Norbert Hirschhorn studied thousands of Yiddish folksongs before he began to translate the poems in this book. Many of them are true to their original form and can be found for the reader’s listening pleasure on the Internet, as Hirschhorn helpfully details. Several of the songs, however, needed reworking in order to connect fragments that do not easily translate to English but convey the most accurate essence of their original verse form. Hirschhorn takes on this difficult task with a love for the Yiddish culture and “fiddler’s song,” discernable throughout these verses.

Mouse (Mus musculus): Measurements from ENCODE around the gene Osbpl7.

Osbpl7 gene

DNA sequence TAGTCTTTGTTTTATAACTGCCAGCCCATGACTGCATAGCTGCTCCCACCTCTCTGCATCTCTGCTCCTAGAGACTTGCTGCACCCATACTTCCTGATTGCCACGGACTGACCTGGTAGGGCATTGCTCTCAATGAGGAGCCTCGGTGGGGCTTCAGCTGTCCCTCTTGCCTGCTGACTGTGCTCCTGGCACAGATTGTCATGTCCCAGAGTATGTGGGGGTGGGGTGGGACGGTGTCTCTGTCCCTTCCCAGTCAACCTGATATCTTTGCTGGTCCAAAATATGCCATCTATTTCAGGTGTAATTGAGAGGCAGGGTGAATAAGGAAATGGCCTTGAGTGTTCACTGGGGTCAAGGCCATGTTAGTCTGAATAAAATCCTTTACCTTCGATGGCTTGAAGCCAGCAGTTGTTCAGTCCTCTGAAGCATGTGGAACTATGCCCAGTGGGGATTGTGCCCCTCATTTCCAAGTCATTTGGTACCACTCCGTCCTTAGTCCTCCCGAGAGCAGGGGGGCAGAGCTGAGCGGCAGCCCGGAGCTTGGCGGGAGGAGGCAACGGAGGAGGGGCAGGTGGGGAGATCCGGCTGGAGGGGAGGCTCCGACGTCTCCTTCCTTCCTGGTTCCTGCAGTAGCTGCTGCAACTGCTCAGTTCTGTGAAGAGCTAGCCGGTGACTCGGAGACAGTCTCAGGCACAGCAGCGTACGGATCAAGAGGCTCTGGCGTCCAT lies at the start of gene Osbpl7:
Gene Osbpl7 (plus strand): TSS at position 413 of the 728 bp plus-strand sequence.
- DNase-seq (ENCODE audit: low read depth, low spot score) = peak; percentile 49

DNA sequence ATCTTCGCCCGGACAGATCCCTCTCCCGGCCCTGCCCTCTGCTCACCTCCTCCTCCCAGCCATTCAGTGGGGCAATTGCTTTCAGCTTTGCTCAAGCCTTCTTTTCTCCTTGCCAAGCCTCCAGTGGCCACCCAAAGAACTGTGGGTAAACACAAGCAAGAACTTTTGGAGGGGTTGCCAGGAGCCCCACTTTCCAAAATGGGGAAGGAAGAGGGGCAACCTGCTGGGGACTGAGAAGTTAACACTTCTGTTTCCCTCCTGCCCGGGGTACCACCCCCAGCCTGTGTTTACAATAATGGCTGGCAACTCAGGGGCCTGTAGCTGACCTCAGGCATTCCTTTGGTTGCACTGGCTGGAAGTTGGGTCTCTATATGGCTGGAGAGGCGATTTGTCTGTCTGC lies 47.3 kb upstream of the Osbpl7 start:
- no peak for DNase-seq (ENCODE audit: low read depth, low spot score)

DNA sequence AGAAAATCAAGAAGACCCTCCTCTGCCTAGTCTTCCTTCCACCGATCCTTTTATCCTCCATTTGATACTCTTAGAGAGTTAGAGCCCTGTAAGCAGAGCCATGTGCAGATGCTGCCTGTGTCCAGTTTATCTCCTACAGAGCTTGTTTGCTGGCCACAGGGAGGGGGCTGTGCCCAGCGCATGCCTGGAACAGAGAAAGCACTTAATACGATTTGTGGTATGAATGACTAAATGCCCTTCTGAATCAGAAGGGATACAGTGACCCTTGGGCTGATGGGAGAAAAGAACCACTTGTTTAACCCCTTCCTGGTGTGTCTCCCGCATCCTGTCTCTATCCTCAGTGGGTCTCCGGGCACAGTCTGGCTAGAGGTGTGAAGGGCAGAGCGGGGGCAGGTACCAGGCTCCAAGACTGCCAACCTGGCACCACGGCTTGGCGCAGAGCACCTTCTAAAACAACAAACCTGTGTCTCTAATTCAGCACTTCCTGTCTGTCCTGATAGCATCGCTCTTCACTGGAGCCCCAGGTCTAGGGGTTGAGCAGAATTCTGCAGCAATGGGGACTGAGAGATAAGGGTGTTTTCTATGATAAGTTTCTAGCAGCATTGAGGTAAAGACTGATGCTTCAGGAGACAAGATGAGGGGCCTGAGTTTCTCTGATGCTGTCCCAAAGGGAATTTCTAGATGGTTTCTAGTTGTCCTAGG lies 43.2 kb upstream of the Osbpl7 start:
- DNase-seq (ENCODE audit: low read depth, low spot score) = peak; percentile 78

The poetry in To Sing Away the Darkest Days is bittersweet but not in our usual sense of that adjective: the bitter poverty and suffering of Jewish life turns to sweet appreciation of life that is nothing short of miraculous. In “From My Mouth” the singer is the “destitute widow, daughter of Zion” who describes how she whispers to her baby daughter that foraging for scraps in the market like a goat is not to be her future; instead she will have her own cart to sell onions and become rich — this is her prayer “from my mouth to His ear.” In “Making A Living” the tailor, the cobbler, and the shoemaker speak for all: “I drag around my poverty and bless the Creator.” The persona of “Abecedarian for the Workers of the World” starkly points out the differences between the rich and the poor workers with remarkable acceptance, evident also in the song “Sleep My Child,” a combination of commentary by Sholem Aleichem and Mitchell Kaplan — the former extolling the dream of those who wait for spouses to send money to travel to America and the latter intoning the poverty and struggles of the father living on charity in America and hoping to borrow money to send for his family. Norbert Hirschhorn enriches the Jewish legacy of finding relief from troubled times through song, a wonder for readers to experience themselves by relishing each of these folksongs in written and musical form in this remarkable literary and cultural presentation.
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